A recent study published in JAMA Internal Medicine  suggests that the language used to describe vegetable dishes can influence people’s food choices and result in higher vegetable consumption.
Current wisdom dictates that promoting healthy benefits of vegetables encourages people to make better choices in what they eat. However, the results of this study suggests otherwise.
Researchers from Stanford University tested how language can affect food choices in diners. Each day, in the University canteen, one vegetable was promoted and randomly labelled as either ‘basic’, ‘healthy restrictive’, ‘healthy positive’ or ‘indulgent’. No changes were made to the food itself.
They found that 25 per cent more people selected the ‘indulgent’ options compared to the ‘basic’ descriptor, 41 per cent more than the ‘healthy restrictive’ option and 35 per cent more than the healthy-positive description.
Furthermore, indulgent labelling of vegetables resulted in a 23 per cent increase in mass of vegetables consumed overall.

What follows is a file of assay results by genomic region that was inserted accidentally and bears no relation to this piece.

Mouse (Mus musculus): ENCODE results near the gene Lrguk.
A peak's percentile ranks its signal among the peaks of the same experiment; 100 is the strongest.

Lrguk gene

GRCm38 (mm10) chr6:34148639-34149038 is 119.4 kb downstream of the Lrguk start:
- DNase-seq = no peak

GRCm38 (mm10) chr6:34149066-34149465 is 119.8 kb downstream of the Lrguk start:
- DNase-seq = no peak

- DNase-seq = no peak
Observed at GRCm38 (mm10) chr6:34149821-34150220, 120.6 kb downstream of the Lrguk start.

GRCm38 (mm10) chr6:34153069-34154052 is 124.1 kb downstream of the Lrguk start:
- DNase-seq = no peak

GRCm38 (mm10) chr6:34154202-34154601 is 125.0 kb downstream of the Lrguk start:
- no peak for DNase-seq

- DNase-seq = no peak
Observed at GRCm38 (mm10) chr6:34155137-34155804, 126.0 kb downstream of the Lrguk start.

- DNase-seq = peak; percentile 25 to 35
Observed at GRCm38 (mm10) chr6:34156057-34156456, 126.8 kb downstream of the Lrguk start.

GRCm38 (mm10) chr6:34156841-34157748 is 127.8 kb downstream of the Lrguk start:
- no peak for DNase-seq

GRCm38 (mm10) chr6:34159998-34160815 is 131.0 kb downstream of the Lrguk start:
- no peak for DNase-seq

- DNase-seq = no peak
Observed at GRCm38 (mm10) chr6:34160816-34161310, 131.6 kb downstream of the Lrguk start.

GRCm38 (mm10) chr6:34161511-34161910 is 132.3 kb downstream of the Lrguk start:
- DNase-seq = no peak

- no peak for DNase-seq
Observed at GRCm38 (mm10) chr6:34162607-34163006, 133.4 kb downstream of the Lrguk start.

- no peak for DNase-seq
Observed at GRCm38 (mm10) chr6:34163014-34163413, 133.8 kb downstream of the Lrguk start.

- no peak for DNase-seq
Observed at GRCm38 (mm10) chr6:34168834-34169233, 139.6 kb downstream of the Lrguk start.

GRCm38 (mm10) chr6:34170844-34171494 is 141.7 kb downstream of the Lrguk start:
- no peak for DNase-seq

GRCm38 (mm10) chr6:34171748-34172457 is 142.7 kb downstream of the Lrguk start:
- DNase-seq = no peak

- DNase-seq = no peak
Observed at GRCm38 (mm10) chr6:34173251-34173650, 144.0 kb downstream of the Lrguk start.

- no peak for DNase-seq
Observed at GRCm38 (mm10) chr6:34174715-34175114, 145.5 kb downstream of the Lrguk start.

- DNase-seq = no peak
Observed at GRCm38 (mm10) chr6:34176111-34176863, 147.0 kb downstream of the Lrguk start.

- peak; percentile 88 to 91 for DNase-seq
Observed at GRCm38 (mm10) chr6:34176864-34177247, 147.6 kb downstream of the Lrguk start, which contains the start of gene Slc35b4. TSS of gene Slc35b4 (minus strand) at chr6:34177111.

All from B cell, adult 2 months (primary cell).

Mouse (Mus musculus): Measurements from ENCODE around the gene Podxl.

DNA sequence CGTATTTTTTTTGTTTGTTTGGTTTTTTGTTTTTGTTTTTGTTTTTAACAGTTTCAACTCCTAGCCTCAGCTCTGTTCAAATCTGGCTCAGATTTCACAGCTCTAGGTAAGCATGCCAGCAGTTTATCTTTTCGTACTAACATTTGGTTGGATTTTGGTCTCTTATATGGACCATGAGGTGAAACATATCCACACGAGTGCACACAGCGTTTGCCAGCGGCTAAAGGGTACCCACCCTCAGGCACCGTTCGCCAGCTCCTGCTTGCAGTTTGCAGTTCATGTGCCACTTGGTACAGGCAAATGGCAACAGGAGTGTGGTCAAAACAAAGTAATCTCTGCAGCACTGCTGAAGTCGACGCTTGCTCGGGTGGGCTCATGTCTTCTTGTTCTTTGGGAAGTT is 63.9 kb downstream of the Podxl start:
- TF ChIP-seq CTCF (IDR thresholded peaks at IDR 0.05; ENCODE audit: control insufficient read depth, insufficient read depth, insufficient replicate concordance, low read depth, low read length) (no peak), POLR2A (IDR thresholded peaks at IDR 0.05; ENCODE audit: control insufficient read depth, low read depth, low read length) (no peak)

This is significant. Obesity levels are increasing worldwide, and are considered a ticking public health time bomb. Recent data published in the New England Journal of Medicine  states that in 2015 high BMI levels accounted for over 4 million deaths worldwide. Of these deaths 70 per cent were due to cardiovascular diseases, 60 per cent of which were in people with obesity. Tragically, this human suffering is largely preventable.
So to talk about ‘sizzling green beans’ and ‘twisted carrots’ may seem light-hearted, but these results point towards a possible solution in tackling the obesity epidemic.
Furthermore, previous marketing studies carried out in 2012 show that children prefer lots of choices and colours on their plates compared to adults. 
Therefore, a more creative approach towards labelling vegetables, coupled with colourful and varied presentation could easily target youngsters and help tackle the urgent issue of childhood obesity, something that we wrote about recently. 
The saying goes, where there is a will there’s a way. The question remains – is there the will?